Mila Geremia Lachica Oct 10, 2008 15:54:08 GMT 2
Post by thepoetslizard on Oct 10, 2008 15:54:08 GMT 2
Mila Geremia-Lachica began writing under the tutelage of the fictionist Leoncio P. Deriada and has since blossomed to become one of the truest voices in Panay. After finishing her studies in Comparative Literature at the University of the Philippines in the Visayas, Mila worked in the university as a research associate of the Center for West Visayan Studies where she conducted and published studies on West Visayan culture until she migrated to the U.S. in 1997. A big break for her was when she met Nick Carbo, attended his class, and submitted her poems to Babaylan through Nick.
Mila won the first Kinaray-a poetry writing grant from the Cultural Center of the Philippines in 1989 and another grant for Kinaray-a playwriting in 1991. She also won the top prize in the English category of the NCCA All West Visayan poetry competition in 1994.
Our Own Voice, March 2004
Poem in Kinaray-a, with English translation by the poet
"Ang Pagsulat Bayi"
Ang pagsulat bayi nga hamtung
sa panghuna-huna, sa panglawasun
nagapili kang binhi nga timgas;
Ang pagsulat bayi nga nagabusong
indi mapaktan ang baratyagun
'galingin ang ulo, wara't gana magkaun;
Ang pagsulat bayi nga nagabata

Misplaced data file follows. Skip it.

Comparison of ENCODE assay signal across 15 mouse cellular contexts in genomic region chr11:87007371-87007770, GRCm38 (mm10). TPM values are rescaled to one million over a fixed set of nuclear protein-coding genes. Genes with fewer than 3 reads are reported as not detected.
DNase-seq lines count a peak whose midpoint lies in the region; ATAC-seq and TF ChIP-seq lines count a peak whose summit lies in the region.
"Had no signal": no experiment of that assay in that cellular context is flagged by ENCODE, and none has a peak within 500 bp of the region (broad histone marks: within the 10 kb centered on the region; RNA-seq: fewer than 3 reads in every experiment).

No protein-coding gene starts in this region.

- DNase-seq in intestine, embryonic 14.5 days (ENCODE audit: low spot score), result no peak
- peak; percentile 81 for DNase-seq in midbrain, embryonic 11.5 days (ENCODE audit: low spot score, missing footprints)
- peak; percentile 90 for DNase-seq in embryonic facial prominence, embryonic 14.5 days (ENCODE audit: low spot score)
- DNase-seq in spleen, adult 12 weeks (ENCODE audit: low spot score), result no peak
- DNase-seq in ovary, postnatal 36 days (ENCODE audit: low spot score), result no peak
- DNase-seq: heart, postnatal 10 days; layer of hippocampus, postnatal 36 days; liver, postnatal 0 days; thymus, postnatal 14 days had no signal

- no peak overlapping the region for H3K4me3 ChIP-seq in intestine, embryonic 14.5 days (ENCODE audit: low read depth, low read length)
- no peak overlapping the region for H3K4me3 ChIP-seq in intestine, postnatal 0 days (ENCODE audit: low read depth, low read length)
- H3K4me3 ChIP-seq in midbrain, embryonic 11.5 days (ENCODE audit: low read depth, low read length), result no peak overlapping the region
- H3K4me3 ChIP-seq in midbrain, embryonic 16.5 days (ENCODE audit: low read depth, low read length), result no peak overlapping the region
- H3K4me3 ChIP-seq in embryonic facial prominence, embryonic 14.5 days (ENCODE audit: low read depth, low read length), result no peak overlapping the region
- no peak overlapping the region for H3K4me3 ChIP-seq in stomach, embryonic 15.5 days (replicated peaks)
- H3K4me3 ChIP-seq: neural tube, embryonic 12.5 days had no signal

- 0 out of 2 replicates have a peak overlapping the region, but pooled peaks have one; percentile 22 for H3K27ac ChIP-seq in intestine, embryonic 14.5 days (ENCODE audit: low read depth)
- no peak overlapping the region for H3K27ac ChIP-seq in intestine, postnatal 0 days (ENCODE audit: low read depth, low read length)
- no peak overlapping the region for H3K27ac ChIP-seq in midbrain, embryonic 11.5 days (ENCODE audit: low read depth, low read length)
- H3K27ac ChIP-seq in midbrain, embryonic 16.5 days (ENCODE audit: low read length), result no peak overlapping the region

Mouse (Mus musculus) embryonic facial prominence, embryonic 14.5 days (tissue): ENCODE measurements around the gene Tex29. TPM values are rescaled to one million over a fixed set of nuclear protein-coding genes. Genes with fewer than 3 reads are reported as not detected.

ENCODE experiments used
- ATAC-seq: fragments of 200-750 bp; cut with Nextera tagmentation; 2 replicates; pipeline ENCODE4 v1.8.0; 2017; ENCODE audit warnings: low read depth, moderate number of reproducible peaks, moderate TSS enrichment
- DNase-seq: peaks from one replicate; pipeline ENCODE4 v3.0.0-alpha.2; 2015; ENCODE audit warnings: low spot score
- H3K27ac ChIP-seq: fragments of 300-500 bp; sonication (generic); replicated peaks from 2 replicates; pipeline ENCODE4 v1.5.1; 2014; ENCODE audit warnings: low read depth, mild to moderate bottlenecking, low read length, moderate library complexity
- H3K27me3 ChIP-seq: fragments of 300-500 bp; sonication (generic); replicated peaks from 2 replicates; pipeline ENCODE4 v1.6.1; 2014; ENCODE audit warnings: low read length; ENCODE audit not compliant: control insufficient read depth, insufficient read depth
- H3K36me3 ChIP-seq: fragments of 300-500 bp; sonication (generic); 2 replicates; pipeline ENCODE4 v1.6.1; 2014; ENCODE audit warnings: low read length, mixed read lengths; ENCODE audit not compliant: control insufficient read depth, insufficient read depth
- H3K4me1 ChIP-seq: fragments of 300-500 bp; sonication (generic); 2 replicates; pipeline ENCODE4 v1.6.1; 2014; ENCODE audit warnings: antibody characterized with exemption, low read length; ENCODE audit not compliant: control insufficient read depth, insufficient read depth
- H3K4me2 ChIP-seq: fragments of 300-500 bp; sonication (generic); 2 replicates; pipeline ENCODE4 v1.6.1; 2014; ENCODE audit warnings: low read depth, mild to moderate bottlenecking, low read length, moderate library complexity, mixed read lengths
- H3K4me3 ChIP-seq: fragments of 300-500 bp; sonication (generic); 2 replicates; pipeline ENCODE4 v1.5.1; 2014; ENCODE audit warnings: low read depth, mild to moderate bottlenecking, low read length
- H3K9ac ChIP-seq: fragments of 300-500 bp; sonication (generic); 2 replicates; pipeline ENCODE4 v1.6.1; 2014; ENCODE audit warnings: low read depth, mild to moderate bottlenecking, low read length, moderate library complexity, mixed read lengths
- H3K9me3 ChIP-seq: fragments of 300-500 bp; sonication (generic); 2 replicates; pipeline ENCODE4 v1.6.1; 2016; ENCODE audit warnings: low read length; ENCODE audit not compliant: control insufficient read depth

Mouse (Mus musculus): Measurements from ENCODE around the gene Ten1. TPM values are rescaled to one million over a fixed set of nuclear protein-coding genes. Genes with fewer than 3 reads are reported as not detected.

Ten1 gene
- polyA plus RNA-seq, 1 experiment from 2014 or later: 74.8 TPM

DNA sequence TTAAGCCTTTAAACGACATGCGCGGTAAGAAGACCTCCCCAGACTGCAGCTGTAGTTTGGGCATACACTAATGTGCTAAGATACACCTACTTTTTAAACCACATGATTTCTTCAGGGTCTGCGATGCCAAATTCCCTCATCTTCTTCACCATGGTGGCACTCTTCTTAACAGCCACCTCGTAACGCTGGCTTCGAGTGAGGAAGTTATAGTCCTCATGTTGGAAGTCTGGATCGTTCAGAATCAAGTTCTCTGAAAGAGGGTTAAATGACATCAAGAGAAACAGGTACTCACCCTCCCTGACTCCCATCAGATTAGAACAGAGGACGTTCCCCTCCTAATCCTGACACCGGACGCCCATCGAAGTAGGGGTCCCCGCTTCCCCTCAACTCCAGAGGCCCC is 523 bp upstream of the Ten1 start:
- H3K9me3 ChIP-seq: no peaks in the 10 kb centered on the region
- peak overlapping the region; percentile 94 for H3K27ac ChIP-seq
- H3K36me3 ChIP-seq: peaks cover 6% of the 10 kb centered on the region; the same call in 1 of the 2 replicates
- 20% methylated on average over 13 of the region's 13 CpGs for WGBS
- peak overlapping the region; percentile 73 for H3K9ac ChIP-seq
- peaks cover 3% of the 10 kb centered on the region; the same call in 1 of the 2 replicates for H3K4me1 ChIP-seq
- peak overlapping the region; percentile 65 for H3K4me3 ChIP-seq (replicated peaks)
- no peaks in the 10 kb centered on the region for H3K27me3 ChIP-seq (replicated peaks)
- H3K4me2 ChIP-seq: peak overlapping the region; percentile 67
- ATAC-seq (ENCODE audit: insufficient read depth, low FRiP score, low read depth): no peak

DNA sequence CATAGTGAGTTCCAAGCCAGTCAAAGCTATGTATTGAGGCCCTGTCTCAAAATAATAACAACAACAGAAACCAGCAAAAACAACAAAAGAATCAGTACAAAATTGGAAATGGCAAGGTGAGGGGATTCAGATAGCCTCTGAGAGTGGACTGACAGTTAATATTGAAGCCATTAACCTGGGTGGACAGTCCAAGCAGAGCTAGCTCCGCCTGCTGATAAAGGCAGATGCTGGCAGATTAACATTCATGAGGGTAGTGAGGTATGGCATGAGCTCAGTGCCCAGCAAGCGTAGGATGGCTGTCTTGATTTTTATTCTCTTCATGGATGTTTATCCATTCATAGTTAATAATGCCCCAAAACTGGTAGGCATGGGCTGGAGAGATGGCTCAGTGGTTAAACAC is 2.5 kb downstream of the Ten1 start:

tuman ang kasakit, tuman ang kakulba
tuman ang kalipay pagguwa ka lapsag;
Ang pagsulat matres ka bayi
nagaluha ka dugo
kon wara it mahuman.
"Writing is Woman"
Writing is woman ripe
in thought, in body
picking the choicest seed;
Writing is pregnant woman
dizzy spells, no taste for food;
Writing is woman giving birth
too much pain and anxiety
boundless joy when the baby is out
Writing is woman's womb
shedding tears of blood
when it cannot conceive.
"Ang Pagsulat Bayi" was included in "The Rise of Kinaray-a: History and Anthology of Contemporary Literature in Antique" (edited by Alex C. De los Santos & published by the University of San Agustin's Libro Agustino, Iloilo City 2003).
* In the island of Panay, Hiligaynon may be known as the official language or the lingua franca since it is spoken by the Ilonggos in Iloilo City but as one leaves the city going to the province of Antique, the tongue shifts to Kinaray-a . Believed to be as ancient as the legend of the ten datus, Kinaray-a traces its roots to Datu Sumakwel who first settled in this part of the island. Today, Kinaray-a still lives on in the heart, in the tongue as well as on paper.